It’s been a crazy but amazing first year as parents for Sarah and I, and like every other parent, we’re still learning on the job each day. But it’s worth it, just to see Grant’s big blue eyes light up and hear him laugh every single day.

My Generation’s 9/11 Memories Are the Next Generation’s History

Every one of us has our own 9/11 story. Even those of us who grew up on a farm 1,700 miles away from downtown Manhattan.

I’m 32 years old and haven’t met a person my age who can’t tell you exactly where they were when the World Trade Center was hit.

I was in bed. When my dad woke me up to tell me what happened that morning, the tragic event was in its fledgling moments and most of the world assumed it was some terrible accident.

Minutes later, we all realized it was something so much worse.

I was only a few weeks into my senior year of high school when the towers fell. It was a strange time.

During our seven periods of school that day, we had one actual class. (Apparently, math couldn’t take a backseat to the biggest event of our lifetimes.) We watched TV in every other class and discussed what was happening. The teachers didn’t want to teach. The students didn’t want to learn. We all were content to watch as history unfolded before our eyes.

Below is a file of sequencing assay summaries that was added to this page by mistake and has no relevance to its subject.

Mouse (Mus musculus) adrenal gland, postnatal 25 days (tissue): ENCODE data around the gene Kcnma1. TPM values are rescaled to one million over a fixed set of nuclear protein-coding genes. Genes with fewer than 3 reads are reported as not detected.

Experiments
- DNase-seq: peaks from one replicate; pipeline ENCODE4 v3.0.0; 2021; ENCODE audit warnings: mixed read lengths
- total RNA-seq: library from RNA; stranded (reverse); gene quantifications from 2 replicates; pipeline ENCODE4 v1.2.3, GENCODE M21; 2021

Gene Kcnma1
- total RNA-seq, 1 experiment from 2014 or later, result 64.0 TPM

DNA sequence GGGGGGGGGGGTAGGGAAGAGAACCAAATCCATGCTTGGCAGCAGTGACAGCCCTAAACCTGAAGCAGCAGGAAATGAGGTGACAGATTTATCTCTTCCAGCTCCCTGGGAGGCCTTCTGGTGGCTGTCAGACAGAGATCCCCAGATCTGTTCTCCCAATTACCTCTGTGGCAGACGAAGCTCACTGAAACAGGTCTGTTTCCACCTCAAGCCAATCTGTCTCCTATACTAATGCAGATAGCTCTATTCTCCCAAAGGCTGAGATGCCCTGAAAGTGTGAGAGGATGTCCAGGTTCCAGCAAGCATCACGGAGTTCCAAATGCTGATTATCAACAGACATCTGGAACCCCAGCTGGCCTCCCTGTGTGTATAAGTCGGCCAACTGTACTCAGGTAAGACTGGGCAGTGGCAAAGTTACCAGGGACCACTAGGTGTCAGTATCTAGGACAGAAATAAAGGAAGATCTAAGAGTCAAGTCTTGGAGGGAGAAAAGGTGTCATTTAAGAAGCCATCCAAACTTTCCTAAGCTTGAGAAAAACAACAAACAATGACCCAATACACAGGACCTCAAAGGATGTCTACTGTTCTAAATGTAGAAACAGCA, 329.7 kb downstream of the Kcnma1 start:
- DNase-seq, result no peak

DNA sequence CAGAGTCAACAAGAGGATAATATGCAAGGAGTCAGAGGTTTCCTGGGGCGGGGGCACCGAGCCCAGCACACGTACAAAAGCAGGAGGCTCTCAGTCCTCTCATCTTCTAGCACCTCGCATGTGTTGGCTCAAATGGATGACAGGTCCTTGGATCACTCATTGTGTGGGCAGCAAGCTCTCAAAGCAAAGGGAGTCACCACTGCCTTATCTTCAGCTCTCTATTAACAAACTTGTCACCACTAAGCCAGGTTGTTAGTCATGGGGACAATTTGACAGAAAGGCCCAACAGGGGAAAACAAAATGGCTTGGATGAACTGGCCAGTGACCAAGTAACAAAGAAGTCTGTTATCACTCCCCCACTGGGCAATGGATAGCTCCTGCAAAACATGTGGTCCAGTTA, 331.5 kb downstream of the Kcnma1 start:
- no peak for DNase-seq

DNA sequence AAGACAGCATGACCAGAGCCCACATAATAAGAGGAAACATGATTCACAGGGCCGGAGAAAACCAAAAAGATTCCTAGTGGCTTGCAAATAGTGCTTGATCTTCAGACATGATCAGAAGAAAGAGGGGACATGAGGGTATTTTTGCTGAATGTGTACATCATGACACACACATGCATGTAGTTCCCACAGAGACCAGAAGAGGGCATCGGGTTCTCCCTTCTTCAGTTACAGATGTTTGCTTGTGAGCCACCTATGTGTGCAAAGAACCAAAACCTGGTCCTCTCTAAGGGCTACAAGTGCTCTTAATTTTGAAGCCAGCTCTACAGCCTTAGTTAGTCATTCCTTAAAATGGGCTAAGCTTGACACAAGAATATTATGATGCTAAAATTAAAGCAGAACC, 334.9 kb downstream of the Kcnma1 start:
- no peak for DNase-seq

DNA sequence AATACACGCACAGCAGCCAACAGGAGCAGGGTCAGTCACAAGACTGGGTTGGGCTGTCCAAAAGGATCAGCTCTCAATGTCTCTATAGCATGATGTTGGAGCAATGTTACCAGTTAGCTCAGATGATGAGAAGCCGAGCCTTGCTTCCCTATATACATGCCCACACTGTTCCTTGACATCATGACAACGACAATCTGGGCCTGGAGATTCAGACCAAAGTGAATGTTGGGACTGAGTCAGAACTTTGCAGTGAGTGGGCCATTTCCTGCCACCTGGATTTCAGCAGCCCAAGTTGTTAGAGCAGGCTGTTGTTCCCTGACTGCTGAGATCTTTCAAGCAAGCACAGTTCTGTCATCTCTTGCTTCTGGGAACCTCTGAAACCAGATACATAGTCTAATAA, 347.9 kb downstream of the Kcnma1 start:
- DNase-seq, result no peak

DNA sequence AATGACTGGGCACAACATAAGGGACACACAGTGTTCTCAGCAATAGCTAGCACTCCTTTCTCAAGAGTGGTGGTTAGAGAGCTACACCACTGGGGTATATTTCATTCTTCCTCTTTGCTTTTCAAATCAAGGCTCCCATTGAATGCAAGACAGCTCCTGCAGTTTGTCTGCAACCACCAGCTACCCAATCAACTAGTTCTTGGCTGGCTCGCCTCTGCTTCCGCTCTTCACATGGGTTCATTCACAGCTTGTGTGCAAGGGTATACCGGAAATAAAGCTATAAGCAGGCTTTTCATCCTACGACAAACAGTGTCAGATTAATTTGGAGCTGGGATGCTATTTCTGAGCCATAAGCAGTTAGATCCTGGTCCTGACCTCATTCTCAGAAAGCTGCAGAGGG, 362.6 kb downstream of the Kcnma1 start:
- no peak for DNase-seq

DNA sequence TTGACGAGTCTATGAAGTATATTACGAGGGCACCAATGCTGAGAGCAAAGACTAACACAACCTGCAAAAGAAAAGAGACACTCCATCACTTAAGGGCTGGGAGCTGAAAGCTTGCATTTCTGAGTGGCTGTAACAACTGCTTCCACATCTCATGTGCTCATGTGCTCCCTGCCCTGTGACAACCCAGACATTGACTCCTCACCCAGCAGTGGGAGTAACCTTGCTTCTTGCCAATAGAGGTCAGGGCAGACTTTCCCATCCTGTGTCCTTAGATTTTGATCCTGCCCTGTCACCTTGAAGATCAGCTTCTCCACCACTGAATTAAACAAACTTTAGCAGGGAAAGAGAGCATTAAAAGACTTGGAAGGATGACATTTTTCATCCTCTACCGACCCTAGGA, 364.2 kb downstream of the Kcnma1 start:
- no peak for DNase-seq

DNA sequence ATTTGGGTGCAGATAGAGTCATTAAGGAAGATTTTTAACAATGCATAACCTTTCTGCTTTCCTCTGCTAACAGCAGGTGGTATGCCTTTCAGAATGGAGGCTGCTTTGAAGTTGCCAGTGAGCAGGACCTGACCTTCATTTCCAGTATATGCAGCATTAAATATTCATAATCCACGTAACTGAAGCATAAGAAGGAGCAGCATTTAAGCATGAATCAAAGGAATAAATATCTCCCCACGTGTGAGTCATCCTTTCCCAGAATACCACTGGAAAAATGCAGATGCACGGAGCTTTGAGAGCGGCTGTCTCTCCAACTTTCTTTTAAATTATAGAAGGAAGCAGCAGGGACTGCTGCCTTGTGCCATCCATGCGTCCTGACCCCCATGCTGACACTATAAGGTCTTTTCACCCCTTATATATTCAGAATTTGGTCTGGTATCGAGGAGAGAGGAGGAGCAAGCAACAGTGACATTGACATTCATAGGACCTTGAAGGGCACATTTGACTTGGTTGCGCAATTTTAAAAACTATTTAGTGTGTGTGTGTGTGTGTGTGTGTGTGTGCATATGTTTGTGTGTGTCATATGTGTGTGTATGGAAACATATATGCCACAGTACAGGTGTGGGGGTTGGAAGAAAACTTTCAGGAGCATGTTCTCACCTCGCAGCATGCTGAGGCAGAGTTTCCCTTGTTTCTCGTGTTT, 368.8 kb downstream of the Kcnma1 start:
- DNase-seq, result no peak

The guys in our class — as 17- and 18-year-olds — wondered what was next. War? The draft? Did World War III just start? After all, the last time America was attacked like that, World War II started and many of our grandfathers ended up being drafted into military service.

Thankfully, there was no draft. But there was certainly war, and some of the young men and women in our school that morning would go on to serve nobly during the Global War on Terrorism by their own choice. Some are still serving, including one of my best friends.

Every one of them who came back returned unharmed. Sadly, that wasn’t the case for every American family — including some in our area.

This weekend marks the 15th anniversary of the Sept. 11 terrorist attacks on our country.

To coincide with the anniversary, Dickinson is hosting its first Veterans Appreciation Day at 11 a.m. today at Memorial Park, the site of the new Stark County Veterans Memorial.

Another 180 names have been placed on the memorial’s 11 granite tablets since it was erected last year. Post-9/11 veterans, active military and their families will the special guests today, and there’ll be a tribute to first responders as well.

Though I’m relatively young, it’s crazy to think that 9/11 happened so long ago that this year’s high school freshman class wasn’t alive for it. That means basically no high school student today can recall 9/11. To them, this is actual history.

That makes my generation’s role in relaying that history so significant. It doesn’t matter if you watched the events unfold live on TV halfway across the country, were in New York City that morning, or went on to fight in the wars. We owe it to the younger generations to tell them about this world-changing event from a personal perspective, and how significantly it changed our society.